PLoS Genetics 12/2014; 10(12):e1004872. · 8.17 Impact Factor
  • Source
    [Show abstract] [Hide abstract]
    ABSTRACT: Evolutionary innovations are dependent on mutations. Mutation rates are increased by adverse conditions in the laboratory but there is no evidence that stressful environments that do not directly impact on DNA leave a mutational imprint on extant genomes. Mutational spectra in the laboratory are normally determined with unstressed cells but are unavailable with stressed bacteria. To by-pass problems with viability, selection effects and growth rate differences due to stressful environments, in this study we used a set of genetically engineered strains to identify the mutational spectrum associated with nutritional stress. The strain set members each had a fixed level of the master regulator protein, RpoS, which controls the general stress response of Escherichia coli. By assessing mutations in cycA gene from 485 cycloserine resistant mutants collected from as many as independent cultures with three distinct perceived stress (RpoS) levels, we were able establish a dose-dependent relationship between stress and mutational spectra. The altered mutational patterns included base pair substitutions, single base pair indels, longer indels and transpositions of different insertion sequences. The mutational spectrum of low-RpoS cells closely matches the genome-wide spectrum previously generated in laboratory environments, while the spectra of high-RpoS, high perceived stress cells more closely matches spectra found in comparisons of extant genomes. Our results offer an explanation of the uneven mutational profiles such as the transition-transversion biases observed in extant genomes and provide a framework for assessing the contribution of stress-induced mutagenesis to evolutionary transitions and the mutational emergence of antibiotic resistance and disease states.
    Molecular Biology and Evolution 11/2014; · 14.31 Impact Factor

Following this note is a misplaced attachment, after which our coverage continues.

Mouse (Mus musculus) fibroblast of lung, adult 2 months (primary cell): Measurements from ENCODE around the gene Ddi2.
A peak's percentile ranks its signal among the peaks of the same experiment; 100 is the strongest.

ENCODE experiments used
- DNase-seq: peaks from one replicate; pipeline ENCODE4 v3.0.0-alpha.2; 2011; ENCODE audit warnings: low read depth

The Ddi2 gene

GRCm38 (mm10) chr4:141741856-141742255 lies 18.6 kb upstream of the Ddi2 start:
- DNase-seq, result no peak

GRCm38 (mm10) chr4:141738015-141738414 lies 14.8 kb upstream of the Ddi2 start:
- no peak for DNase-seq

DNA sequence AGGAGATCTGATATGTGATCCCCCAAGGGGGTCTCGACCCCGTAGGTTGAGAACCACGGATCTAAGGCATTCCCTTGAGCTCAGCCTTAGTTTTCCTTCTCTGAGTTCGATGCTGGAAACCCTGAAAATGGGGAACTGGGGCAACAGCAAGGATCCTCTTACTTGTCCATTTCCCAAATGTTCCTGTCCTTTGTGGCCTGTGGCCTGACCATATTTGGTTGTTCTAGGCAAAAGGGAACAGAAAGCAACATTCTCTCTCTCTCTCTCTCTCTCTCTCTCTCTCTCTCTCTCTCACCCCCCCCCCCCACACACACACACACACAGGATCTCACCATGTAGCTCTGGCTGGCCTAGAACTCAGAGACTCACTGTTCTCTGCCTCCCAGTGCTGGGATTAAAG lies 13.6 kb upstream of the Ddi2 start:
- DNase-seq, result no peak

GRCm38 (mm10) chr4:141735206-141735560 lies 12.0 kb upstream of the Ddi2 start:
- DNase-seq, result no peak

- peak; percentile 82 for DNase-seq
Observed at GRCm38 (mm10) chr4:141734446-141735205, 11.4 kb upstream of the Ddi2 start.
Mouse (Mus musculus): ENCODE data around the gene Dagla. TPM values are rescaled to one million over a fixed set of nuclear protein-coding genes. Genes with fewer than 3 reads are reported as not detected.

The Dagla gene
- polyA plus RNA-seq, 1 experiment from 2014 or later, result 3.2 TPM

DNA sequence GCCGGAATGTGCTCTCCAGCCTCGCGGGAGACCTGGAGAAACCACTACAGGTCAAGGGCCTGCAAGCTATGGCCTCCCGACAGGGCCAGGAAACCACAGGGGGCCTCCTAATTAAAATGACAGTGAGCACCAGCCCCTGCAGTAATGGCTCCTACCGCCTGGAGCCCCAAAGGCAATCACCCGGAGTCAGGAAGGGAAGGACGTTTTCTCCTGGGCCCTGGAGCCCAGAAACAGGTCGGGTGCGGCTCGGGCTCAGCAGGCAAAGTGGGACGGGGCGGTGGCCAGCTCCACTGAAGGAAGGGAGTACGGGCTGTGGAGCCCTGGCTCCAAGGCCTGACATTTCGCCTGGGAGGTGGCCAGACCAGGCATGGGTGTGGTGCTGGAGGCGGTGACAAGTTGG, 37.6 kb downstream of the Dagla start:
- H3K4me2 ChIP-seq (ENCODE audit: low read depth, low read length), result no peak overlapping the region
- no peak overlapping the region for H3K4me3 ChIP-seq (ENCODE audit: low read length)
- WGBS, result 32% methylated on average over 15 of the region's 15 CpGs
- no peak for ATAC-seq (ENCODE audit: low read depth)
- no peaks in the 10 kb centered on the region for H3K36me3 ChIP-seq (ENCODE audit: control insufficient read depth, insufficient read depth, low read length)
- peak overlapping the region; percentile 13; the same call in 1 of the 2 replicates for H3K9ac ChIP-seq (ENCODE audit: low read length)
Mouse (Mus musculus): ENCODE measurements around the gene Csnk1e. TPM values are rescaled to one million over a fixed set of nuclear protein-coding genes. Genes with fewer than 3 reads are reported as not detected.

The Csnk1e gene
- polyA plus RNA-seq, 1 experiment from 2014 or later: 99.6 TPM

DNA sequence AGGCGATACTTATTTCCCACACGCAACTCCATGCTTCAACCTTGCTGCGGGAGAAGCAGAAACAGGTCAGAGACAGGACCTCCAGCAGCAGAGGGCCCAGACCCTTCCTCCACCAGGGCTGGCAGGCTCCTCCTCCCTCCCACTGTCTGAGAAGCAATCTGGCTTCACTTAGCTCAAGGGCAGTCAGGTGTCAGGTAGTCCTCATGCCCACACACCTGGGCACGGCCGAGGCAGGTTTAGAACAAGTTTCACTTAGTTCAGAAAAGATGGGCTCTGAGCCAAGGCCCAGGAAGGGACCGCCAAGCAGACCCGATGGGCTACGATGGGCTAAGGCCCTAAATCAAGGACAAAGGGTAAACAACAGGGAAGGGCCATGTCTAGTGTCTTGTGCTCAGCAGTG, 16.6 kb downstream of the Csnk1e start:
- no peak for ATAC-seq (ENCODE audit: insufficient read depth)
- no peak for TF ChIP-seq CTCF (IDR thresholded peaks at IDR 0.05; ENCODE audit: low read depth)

• Source
    [Show abstract] [Hide abstract]
    ABSTRACT: High cell density fermentation for industrial production of chemicals can impose numerous stresses on cells due to high substrate, product, and byproduct concentrations, high osmolarity, reactive oxygen species, and elevated temperatures. There is a need to develop platform strains of industrial microorganisms that are more tolerant toward these typical processing conditions. In this study, the growth of six industrially relevant strains of Escherichia coli was characterized under eight stress conditions representative of fed-batch fermentation, and strains W and BL21(DE3) were selected as platforms for transposon mutagenesis due to favorable resistance characteristics. Selection experiments, followed by either targeted or genome-wide next generation sequencing-based Tn insertion site determination, were performed to identify mutants with improved growth properties under a subset of three stress conditions and two combinations of individual stresses. A subset of the identified loss-of-function mutants were selected for a combinatorial approach, where strains with combinations of two and three gene deletions were systematically constructed and tested for single and multi-stress resistance. These approaches allowed identifying 1) strain background-specific stress resistance phenotypes; 2) novel gene deletion mutants in E. coli that confer single and multi-stress resistance in a strain background dependent manner; and 3) synergistic effects of multiple gene deletions that confer improved resistance over single deletions. The results of this study underscore the sub-optimality and strain-specific variability of the genetic network regulating growth in stressful conditions, and suggest that further exploration of the combinatorial gene deletion space in multiple strain backgrounds is needed for optimizing strains for microbial bioprocessing applications.
    Applied and Environmental Microbiology 08/2014; · 3.95 Impact Factor

Full-text (2 Sources)

Download
25 Downloads
Available from
May 30, 2014